Nintendo 3DS Debate: iOS Comparison, To Buy?

iPhone Alley introduces our new editor debate series, beginning with a debate about Nintendo’s 3DS handheld system. Can it compete with iOS or is it dead-on-arrival? More importantly, is it worth the purchase?

Michael: Have you been interested in Nintendo’s 3DS?
Nikhil: Well I’ve never really thought about because of the options that the App Store provides for gamers, but it has come up when I talk to friends.
Nikhil: And you?
Michael: Normally I do not see its value at $170.
Michael: Though this week Best Buy is offering it plus a $50 gift card for its usual $170 price, so I’m very tempted.
Nikhil: Yes, I heard about that. I’m not sure how interested I am despite the sale,
Michael: I thought $100 would be the 3DS’s sweet point.
Michael: Honestly, I did not expect the price to drop so drastically from $250 just months later.
Nikhil: Likewise.
Michael: Price-wise, the main issue here is with games.
Nikhil: Yeah because you have an iPhone game ranging anywhere from $.99 to $9.99 (for quality titles) and then you have 3DS games at a much higher price range
Nikhil: Although, I’m not sure how comparable those two can be
Nikhil: Most 3DS games are developed by Nintendo or licensed developers, who as you’ve stated to me before, have higher budgets than iPhone developers
Michael: I can’t see myself spending 6 times the price of a great iPhone game on 3DS games
Nikhil: I know that you aren’t really an avid iPhone gamer but would that change if you owned a 3DS?
Michael: That actually is incorrect. While I’m not super-excited about $.99 casual games, I avidly follow development, especially of more console-quality iPhone titles.
Nikhil: It’s the exact opposite for me; I prefer more casual, endless games over higher budget games
Michael: To answer your question, my iPhone gaming habits would not change. In fact, I’m not sure how often I would use my 3DS after a few games and D demos
Michael: The 3DS has the disadvantage of how it can be left in a corner, while I constantly use iPhone so I’d be more tempted to play games on it
Michael: we could save the casual vs high-budget for another debate)
Nikhil: Same situation with me. I doubt I’d use a 3DS as often as I use my iPhone because my iPhone is my phone, and I take it around with me everywhere.
Michael: In fact, the main reason to buy a 3DS would be for Nintendo’s IPs. They’ll never make it to iOS until Nintendo’s handheld systems become launch failures.
Michael: Inevitably, the death of dedicated portable gaming systems is near.

Michael:
Though for now, the 3DS has a place.
Nikhil: Basically, you’re saying that the main reason you’d buy a 3DS would be to enjoy your favorite classic titles?
Michael: Not necessarily classic titles, but classic series.
Michael: Mario, Zelda, etc. etc. etc.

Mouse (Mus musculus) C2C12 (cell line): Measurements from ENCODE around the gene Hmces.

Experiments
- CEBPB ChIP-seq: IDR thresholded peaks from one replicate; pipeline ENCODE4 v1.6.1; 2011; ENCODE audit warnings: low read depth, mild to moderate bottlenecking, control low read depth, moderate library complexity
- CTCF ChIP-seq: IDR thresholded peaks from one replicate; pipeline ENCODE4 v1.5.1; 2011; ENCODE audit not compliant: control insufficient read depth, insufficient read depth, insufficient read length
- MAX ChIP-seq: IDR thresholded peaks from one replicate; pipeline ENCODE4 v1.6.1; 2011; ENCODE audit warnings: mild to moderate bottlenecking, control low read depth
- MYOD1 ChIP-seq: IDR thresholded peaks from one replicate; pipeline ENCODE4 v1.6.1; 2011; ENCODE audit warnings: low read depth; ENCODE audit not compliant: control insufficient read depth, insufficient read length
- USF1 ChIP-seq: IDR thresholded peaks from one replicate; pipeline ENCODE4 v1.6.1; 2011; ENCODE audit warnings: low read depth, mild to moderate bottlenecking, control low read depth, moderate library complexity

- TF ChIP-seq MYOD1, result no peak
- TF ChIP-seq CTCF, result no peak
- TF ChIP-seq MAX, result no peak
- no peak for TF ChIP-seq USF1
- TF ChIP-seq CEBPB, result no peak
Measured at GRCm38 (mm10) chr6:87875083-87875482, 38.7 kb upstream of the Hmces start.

Nikhil: Yes, although you can find very similar games for iOS, which could be another reason attributed to Nintendo’s potential failure
Michael: Also, some high-quality games released for the 3DS may never make it to the iPhone.
Michael: Look at Resident Evil: Mercenaries. The iPhone version looks like an utter p.o.s while the 3DS gets an impressive, totally different game.
Michael: Plus iPhone 4S, and likely iPhone 4, are much powerful than the 3DS.
Michael: It boils down to budget.
Nikhil: Yes, the Resident Evil series is horribly done for iOS
Michael: A $40 game can have much higher production values than a $3 game.
Nikhil: It’s evident that Capcom didn’t allocate as much of a budget for the iPhone title as they did for the 3DS title
Michael: On the 3DS, Mercenaries uses resources from the console versions of Resident Evil & while the iOS version suffers using an engine originally designed for ancient Java cell phones.
Nikhil: Exactly, they’ve got a higher selling point, which means more budget allocated towards production

Michael:
I wish one developer would bite the bullet and attempt it on the iPhone.
Nikhil: Well they don’t see much profit in the endeavor
Nikhil: They’d have to sell the game for a lower price on iOS, to keep up with the norm, and they doubt that they can pull off porting the titles in their full potential
Michael: Say, what if Capcom released two versions of “Mercenaries” for the iPhone under different names? The $3 version & the $40 good version.
Michael: Which do you think would gross more?
Nikhil: But the price range couldn’t differ that much
Nikhil: I’d still say the $3 would do better
Michael: Well, that was the price range for the iPhone and 3DS games
Nikhil: Despite the fact that the current Mercenaries is pretty bad looking, it can still be found on the charts
Nikhil: Relatively near the top
Nikhil: But that brings us back to your earlier point, why can’t a developer just bite the bullet.
Michael: Though the $3 version would need to sell 13 times more copies to count for a copy of the $40, so it stands a chance
Nikhil: If their game was popular for Nintendo, and something that iOS gamers know, then even releasing a low-quality, low-budget option would attract customers